KIDS No More

In a 2013 Folio Weekly interview, Stephanie Luke of Atlanta punk trio The Coathangers described the band’s origin story thusly: “We just picked up our instruments and started playing.” Their first few full-lengths embodied that DIY simplicity, with straight-ahead punk riffs and snarling yet sugary lyrics (we still love the 2007 rager “Don’t Touch My Shit” something fierce) that pleased punk fans but left demanding critics wanting more.

But a funny thing happened on the way to the band’s 10th anniversary last year — 2016 album Nosebleed Weekend, their fourth for longtime label Suicide Squeeze Records, went far deeper than anything in The Coathangers’ previous discography, wowing major outlets like Spin and PopMatters, making Paste’s Best 50 Albums of the Year list, and even earning a rare A-minus rating from ultimate rock critic Robert Christgau, who raved that “this all-woman Atlanta trio are ready to rule American punk.”

And guess what? As Julia Kugel told Folio Weekly last week, these one-time adherents of that old Keep It Simple Stupid ethos have even more fire to spit in 2017, beginning on Feb. 1 with the first show of their tour in St. Augustine.

Folio Weekly: Any particular reason why you’re kicking off the tour in the Oldest City?

Julia Kugel: Logistically, it works. Even though I live in Southern California, the band is still based in Atlanta, and Florida deserves its own week of touring — it’s hard to hit the state on the way back from anywhere. Plus, no one wants to drive in the Northeast in February. [Laughs.] Please, no.

Nosebleed Weekend commemorated the band’s 10-year anniversary and was hailed as your best work. Do you feel it represented a major step forward for The Coathangers?

It’s not the last you’ve heard from us, for sure. We really challenged ourselves, but it was just one step in our evolution. Now that we’ve started writing and recording new music for a couple of releases coming out in 2017, our music has a different energy. Because of the things that have happened politically, because we’ve had time off to reflect on life and what we want to do and where we want to go … Our music’s always a snapshot of where we’re at mentally and physically at the time, so the music that’s coming out next is a little bit more aggravated — a little bit more frustrated. And that feels good to go back to our roots of being angry. Although it would be nice not to be frustrated. [Laughs.]

What specifically about the politics of 2016 frustrated you the most? Gender issues? Obviously the band has been outspoken about abortion rights since the beginning.

We’ve been questioned about gender since we started. I was always taught that the personal is political, so you live your personal life in a way that is a political statement. And that’s what we have done. We started the band on our way back from an anti-Bush rally, so in a way, this election feels like going back in time and reliving what was happening. It’s infuriating, you know? Like, how can this happen? I thought we’d moved on. But it was sort of inspiring in a fucked-up way. And we want to inspire other people to be vocal, be loud and stand up.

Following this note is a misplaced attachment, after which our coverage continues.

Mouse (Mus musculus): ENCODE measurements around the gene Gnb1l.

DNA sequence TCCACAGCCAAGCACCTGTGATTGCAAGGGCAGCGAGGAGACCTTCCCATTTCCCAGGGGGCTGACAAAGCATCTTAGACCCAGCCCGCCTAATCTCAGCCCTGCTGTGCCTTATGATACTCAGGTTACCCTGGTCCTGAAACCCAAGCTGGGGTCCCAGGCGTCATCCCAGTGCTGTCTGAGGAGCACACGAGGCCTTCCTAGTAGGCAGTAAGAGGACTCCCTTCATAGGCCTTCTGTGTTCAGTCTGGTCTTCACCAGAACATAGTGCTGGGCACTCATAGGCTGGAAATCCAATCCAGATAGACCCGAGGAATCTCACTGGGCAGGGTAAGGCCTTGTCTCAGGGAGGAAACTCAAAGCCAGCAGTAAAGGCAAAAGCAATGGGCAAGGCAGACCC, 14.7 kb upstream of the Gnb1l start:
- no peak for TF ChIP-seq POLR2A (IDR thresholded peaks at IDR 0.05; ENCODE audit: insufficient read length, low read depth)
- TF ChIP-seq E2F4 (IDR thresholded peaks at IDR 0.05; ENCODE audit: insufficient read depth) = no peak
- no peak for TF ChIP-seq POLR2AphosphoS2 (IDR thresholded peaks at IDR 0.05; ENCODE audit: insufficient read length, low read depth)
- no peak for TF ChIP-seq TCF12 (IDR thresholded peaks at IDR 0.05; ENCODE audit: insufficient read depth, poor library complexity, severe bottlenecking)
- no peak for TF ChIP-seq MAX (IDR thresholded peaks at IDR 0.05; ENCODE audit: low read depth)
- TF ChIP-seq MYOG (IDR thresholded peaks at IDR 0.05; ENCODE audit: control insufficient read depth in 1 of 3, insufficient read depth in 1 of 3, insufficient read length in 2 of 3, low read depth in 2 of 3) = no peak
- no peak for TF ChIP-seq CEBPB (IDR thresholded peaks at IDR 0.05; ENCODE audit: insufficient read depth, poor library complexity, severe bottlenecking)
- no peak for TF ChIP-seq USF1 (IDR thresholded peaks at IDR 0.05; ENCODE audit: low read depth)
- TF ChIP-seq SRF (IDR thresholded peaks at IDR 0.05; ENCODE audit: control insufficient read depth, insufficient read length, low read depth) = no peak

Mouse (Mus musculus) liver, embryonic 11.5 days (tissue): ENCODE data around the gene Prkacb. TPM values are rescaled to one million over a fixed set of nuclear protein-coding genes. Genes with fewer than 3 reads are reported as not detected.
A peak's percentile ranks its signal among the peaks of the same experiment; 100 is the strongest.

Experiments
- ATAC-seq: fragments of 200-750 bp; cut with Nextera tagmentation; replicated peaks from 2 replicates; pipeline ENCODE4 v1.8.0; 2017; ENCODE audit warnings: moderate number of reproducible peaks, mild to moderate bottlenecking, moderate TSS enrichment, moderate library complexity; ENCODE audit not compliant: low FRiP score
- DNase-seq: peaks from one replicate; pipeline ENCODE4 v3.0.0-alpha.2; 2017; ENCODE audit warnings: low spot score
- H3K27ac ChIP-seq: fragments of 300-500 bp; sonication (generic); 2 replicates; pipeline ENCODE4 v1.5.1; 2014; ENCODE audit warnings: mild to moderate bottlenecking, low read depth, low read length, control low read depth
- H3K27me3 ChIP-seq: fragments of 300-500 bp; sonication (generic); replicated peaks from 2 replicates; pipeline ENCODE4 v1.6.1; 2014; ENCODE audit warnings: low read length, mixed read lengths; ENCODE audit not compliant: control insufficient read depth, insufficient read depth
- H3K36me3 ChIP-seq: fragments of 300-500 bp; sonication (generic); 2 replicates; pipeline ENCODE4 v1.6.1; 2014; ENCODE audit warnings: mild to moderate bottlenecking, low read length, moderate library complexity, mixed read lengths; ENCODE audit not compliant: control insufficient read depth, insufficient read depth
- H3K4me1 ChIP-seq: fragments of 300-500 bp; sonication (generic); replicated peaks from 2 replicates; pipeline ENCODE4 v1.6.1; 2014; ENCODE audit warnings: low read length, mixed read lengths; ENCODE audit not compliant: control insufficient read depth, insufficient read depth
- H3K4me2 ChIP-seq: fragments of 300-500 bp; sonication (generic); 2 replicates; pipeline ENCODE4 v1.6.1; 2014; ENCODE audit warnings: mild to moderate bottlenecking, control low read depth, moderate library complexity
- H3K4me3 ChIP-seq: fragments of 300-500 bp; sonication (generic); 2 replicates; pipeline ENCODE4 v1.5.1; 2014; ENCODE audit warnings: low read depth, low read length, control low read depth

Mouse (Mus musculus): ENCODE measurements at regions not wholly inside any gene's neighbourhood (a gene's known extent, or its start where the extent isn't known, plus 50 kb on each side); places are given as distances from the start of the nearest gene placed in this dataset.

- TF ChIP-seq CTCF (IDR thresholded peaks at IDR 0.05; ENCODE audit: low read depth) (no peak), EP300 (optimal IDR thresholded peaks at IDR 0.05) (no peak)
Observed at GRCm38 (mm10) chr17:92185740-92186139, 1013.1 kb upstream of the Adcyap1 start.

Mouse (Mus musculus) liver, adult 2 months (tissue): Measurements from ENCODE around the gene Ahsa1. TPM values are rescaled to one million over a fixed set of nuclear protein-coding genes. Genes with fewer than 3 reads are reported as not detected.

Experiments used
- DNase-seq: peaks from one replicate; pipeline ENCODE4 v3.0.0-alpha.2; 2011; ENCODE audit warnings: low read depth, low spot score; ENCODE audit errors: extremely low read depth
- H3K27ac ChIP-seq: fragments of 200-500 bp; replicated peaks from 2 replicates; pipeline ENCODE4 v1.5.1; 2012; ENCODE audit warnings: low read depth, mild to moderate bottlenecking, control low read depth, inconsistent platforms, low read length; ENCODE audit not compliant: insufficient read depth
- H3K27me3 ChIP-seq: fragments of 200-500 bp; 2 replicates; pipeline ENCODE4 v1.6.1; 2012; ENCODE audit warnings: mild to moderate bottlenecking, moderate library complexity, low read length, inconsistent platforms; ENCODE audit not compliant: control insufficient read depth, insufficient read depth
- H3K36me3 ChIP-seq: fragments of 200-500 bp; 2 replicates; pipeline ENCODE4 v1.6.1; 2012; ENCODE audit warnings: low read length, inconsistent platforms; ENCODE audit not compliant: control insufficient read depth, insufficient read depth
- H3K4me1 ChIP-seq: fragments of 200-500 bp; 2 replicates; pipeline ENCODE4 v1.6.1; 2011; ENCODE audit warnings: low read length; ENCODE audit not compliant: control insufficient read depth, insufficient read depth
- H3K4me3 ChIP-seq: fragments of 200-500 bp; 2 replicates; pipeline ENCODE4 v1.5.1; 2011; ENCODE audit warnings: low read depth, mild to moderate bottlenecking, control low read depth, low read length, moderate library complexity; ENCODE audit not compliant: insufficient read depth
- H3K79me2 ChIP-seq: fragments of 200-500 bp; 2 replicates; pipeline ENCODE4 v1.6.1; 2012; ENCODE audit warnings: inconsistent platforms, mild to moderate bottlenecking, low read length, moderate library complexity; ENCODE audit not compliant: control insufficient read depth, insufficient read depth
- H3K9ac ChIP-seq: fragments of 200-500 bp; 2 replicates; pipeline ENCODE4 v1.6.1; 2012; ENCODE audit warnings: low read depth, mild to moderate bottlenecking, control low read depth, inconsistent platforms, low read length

Did anything specific tip you over the political edge?

For me, it really started when I realized that police were shooting black people for no fucking reason. So it wasn’t even a gender thing. I started talking onstage about what was happening with our police force. How this racism still exists. And that it was all of our problems. That was the first time I was, like, “Shit, who I am up here, going on a rant?” But maybe it’s something that needs to be heard, even when you’re having a good time.

After 10 years of hardcore touring, is it still possible to tap into the early spark that drove The Coathangers? Conversely, what do you get out of live performances now that maybe you didn’t when you were younger?

The last time we played in Atlanta was one of the most fun shows in a long time because I was pretty much sober. That’s different than when we first started out. And that’s not for every show. But it makes you more focused — you start toying with certain aspects of the show that you didn’t before. I mean, when we first started, we just wanted to get through it and not fuck up. Now, it’s about enjoying the experience of it — really interacting with the energy of the crowd and interacting with each other. That’s never left for The Coathangers. We get on stage and have fun playing together.

That probably goes a long way when you’re in a punk band that plays 25 shows a month.

As long as you’re stoked, you’re going to be in the right mindset. It’s pretty insane to want to do this to yourself for over 10 years. It weighs heavy on your family, your personal life, your body and your mind. On everything, you know? Even with all the benefits that you get from being in a band, you also have to pay a lot. So you have to find something in that moment to make it all worthwhile.